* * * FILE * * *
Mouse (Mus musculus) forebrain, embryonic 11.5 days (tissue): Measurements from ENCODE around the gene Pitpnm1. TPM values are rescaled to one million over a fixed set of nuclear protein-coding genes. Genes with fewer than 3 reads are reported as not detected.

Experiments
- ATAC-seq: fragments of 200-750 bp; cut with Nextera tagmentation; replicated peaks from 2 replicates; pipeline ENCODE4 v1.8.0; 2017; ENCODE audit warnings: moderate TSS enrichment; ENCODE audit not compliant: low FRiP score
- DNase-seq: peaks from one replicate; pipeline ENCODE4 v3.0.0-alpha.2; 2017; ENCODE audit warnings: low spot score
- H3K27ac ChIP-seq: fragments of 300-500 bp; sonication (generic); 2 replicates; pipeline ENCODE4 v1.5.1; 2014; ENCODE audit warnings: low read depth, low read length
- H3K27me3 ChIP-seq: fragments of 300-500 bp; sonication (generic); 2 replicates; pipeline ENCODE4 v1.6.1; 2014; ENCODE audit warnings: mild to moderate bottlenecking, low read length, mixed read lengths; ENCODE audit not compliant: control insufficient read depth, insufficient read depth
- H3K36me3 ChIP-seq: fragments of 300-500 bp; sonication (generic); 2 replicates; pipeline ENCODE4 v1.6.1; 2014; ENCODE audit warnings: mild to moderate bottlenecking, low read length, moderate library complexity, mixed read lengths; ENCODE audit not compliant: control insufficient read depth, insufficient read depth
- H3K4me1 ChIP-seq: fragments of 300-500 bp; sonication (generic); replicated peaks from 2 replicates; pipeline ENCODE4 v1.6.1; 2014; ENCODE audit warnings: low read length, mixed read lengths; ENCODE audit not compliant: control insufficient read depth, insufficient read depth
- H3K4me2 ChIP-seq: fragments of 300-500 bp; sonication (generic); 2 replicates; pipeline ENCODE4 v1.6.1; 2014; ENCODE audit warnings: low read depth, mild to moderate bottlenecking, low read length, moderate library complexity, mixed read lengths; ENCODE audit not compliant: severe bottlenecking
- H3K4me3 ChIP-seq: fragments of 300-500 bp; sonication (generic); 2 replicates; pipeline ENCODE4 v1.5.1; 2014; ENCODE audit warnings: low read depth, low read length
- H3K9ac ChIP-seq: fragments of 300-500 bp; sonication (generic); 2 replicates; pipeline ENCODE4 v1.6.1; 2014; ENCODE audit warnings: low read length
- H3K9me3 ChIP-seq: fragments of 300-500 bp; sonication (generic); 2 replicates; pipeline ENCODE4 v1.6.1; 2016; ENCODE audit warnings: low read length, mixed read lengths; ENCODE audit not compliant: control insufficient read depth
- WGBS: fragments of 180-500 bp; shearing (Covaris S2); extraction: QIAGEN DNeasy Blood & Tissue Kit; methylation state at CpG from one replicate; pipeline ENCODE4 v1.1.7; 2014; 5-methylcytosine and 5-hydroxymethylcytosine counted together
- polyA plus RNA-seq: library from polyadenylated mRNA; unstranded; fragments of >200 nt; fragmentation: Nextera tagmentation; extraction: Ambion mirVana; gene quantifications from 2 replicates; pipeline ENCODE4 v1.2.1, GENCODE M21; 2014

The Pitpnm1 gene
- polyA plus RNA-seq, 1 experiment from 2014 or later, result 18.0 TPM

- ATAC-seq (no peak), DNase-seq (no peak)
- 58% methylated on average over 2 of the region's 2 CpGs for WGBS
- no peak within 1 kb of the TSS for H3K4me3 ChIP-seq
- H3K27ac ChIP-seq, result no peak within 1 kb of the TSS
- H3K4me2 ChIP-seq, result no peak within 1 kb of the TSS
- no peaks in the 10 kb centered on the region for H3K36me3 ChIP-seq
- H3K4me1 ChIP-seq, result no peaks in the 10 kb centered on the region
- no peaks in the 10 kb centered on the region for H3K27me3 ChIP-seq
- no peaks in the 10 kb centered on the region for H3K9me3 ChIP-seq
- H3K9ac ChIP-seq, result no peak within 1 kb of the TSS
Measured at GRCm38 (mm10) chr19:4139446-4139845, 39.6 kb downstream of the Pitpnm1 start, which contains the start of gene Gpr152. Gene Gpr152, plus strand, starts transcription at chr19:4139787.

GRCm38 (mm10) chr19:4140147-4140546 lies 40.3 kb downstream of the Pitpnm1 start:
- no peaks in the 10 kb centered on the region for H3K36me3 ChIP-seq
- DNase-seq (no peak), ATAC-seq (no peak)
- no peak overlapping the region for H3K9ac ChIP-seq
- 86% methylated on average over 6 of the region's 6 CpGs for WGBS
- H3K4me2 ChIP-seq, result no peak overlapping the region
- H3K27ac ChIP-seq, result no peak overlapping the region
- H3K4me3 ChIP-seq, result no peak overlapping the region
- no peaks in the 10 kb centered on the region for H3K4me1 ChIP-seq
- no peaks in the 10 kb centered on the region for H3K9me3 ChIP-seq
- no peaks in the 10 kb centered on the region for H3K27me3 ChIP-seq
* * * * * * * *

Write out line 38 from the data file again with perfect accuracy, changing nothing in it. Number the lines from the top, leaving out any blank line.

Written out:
- no peaks in the 10 kb centered on the region for H3K27me3 ChIP-seq